American Fraternity Man

By Nathan Holic


Beating Windward Press
June 2013

Reviewed by Lavinia Ludlow


In Nathan Holic's American Fraternity Man, Charles Washington, a recent graduate and former president of his Nu Kappa Epsilon fraternity chapter, embarks on one of the most humbling experiences of his life: transitioning from college to the workplace.

Like many Generation Y college graduates, Charles believes that his first job out of college will reap him unconditional glory, success, and respect, and he accepts a position with the National Fraternity Headquarters:

to prove everyone wrong about fraternity life, and in the process prove that I am everything that the textbooks and newspaper reports claim that ambitious young people in America should be: adept with technology, great at problem-solving, armed with a sense of humor and a disdain for the old Gen-X apathy and unrelenting sarcasm. That's right: we were not a horde of Facebook-addicted zombies, but instead the smart and savvy youth who would change the world. That was me, that was me!

His mission as an Educational Consultant: to "save the world of fraternities and sororities" by investigating policy violations and acting as a "Beacon of Leadership."

With an optimistic outlook and an overconfident skip in his step, his disastrous graduation party foreshadows unfortunate events to come. His fraternity's new masthead hijacks the center of attention and robs Charles of the opportunity to "lavalier" his girlfriend; he has to field an unending slew of judgmental remarks from his hypercritical "hardened businessman" of a father; and his mom gets trashed and passes out in the bathroom, later revealing that she and his dad have been divorced six months. It's obvious Charles is going to confront the rock bottom of the cold and conniving real world the moment he steps off the curb of his college campus.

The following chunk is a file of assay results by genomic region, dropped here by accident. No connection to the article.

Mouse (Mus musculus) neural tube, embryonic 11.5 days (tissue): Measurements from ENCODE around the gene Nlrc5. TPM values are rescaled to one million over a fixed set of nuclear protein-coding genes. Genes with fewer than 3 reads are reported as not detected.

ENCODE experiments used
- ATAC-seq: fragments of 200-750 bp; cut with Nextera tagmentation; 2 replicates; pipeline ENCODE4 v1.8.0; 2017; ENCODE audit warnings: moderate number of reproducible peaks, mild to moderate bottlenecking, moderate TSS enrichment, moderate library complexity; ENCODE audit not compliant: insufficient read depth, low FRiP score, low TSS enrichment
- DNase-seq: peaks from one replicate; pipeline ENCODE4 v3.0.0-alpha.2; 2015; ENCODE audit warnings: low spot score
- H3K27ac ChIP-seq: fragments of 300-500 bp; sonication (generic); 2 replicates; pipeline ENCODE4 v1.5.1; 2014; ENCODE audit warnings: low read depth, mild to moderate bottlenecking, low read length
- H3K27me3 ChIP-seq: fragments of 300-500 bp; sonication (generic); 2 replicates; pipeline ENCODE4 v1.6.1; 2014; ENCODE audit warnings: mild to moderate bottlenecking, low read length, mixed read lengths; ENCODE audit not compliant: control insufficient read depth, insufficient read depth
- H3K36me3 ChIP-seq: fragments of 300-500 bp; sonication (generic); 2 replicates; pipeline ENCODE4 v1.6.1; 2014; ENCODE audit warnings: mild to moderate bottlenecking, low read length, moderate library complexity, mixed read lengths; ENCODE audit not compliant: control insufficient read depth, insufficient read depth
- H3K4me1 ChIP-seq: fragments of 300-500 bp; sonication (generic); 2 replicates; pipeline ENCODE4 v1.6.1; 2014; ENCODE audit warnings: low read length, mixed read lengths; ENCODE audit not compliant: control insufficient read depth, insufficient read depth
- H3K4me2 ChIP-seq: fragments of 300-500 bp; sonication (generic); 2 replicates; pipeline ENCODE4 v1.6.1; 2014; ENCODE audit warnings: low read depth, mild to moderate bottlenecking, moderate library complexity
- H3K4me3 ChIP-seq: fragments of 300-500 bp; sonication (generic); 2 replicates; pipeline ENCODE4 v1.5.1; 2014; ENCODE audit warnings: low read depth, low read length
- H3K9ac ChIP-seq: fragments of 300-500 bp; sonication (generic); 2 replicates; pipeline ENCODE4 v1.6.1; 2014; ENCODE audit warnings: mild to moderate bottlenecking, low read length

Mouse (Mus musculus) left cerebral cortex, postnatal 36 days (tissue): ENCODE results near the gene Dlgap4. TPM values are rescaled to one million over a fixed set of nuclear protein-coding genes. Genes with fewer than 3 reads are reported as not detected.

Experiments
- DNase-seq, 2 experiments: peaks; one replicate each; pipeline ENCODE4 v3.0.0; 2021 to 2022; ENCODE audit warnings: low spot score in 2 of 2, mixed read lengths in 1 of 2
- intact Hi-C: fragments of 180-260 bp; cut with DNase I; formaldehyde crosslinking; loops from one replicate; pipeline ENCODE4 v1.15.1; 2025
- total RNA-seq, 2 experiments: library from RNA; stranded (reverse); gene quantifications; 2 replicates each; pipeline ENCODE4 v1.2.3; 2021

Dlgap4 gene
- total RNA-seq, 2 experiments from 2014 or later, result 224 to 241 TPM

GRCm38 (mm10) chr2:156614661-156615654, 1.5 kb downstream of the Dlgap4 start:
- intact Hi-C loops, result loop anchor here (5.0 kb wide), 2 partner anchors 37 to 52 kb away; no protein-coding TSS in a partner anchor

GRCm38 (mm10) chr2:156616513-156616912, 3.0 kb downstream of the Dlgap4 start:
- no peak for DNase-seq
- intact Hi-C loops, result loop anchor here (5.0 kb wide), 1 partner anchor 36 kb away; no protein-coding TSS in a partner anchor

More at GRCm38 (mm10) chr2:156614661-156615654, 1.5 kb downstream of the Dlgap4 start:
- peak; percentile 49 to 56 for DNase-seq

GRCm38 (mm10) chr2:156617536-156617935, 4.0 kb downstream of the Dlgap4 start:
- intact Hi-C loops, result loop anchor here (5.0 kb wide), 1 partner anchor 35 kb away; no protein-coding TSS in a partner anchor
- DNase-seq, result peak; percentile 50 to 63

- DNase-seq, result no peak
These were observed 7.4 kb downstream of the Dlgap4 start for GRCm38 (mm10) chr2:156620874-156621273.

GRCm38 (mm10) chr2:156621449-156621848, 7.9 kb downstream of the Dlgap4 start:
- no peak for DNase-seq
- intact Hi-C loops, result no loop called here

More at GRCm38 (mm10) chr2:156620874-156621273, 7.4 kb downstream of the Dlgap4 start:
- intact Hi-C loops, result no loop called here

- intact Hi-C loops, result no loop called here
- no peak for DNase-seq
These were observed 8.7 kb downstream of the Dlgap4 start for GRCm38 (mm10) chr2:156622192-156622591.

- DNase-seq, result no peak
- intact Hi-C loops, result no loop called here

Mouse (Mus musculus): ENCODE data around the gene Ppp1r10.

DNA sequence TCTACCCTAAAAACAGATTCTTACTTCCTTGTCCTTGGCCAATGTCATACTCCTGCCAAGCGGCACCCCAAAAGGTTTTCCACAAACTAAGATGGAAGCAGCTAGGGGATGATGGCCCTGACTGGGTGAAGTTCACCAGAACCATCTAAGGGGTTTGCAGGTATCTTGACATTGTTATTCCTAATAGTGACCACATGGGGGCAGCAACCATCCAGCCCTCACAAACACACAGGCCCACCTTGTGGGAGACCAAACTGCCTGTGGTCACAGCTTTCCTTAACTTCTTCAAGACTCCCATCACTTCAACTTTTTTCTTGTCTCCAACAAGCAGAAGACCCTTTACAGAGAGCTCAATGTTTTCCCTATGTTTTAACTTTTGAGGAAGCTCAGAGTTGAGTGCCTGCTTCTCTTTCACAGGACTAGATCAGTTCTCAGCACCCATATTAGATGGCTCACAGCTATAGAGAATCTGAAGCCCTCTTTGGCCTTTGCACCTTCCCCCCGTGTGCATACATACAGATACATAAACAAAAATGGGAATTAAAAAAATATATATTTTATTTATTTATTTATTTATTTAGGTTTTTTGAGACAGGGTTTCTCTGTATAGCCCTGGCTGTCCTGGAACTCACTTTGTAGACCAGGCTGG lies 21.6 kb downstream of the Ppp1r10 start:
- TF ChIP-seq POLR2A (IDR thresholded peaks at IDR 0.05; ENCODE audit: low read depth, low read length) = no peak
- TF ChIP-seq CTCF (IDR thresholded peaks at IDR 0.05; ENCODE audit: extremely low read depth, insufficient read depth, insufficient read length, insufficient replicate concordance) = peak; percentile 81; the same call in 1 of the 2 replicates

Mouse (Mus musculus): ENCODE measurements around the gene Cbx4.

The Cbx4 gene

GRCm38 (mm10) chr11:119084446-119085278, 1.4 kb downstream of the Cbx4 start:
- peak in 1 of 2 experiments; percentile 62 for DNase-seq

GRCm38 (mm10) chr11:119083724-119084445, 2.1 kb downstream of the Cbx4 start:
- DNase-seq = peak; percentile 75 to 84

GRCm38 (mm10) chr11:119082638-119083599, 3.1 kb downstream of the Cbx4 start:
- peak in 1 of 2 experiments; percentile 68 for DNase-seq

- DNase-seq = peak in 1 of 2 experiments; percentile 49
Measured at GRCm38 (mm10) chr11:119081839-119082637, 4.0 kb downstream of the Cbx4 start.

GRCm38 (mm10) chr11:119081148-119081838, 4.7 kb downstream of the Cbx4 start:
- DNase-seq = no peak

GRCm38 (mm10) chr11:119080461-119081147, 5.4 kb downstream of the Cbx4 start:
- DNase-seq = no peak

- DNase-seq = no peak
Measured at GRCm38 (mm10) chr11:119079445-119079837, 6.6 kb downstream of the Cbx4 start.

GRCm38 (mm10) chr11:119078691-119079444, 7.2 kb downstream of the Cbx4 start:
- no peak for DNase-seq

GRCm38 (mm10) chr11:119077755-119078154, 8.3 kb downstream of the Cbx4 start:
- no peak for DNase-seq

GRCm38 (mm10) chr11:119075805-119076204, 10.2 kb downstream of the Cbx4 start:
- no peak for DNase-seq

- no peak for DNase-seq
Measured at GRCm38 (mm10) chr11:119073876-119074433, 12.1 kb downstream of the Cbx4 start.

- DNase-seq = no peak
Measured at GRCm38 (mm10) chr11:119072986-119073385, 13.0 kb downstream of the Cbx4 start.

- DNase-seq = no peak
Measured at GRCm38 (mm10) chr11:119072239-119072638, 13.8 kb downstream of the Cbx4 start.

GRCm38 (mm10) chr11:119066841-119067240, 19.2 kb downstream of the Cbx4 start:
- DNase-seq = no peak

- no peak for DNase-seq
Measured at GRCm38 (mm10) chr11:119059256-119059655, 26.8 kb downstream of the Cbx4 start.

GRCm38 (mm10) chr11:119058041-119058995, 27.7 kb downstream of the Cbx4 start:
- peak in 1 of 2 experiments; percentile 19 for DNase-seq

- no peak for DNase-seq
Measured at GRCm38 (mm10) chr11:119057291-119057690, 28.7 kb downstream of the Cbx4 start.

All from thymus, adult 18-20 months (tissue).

A failed "senior send weekend" later, Charles kicks off his semester-long whirlwind of a twenty-eight school tour, which sends him senselessly zigzagging back and forth across the nation from Kentucky to Pennsylvania to New Mexico to Texas to California and the midwest. Throughout his travels, he experiences the first-hand alienation of being an unwanted stranger in numerous strange cities. He's left his friends, family, and girlfriend to travel from one crusty frat house to the next, staving off the verbal abuse of "brothers" that call him the "Fun Nazi" in one ear while the scheming National Fraternity Headquarters directors bark scandalous orders in the other. His unyielding schedule also affects his tumultuous relationship with his parents and his girlfriend, who he interacts with primarily through passive-aggressive Facebook "relationship status" updates rather than directly over the phone, text, or email.

The endorphins of being a big shot on campus and a recent grad immediately leech from Charles' system as he comes to terms with how unglamorous the life of a fraternity narc is, especially when he's funneling his $33 a day salary into transportation costs, eating mass-produced cafeteria frat house food and gas station processed junk, and crashing in seedy motels when there isn't a spare bed at the frat house or room in the backseat of his car because it's filled with dirty laundry.

Over the course of the novel, Holic effectively frames Charles' state of mind by letting the narrative unravel from being crisp, positive, and refined, to being informal, jaded, and cynical. From time to time, Charles gives himself third-person pep talks, speaks directly to the reader, or goes off on a stream of consciousness Q&A, rants that maintain tension and evoke sympathy for the once bright-eyed, but now floundering twenty-two year old.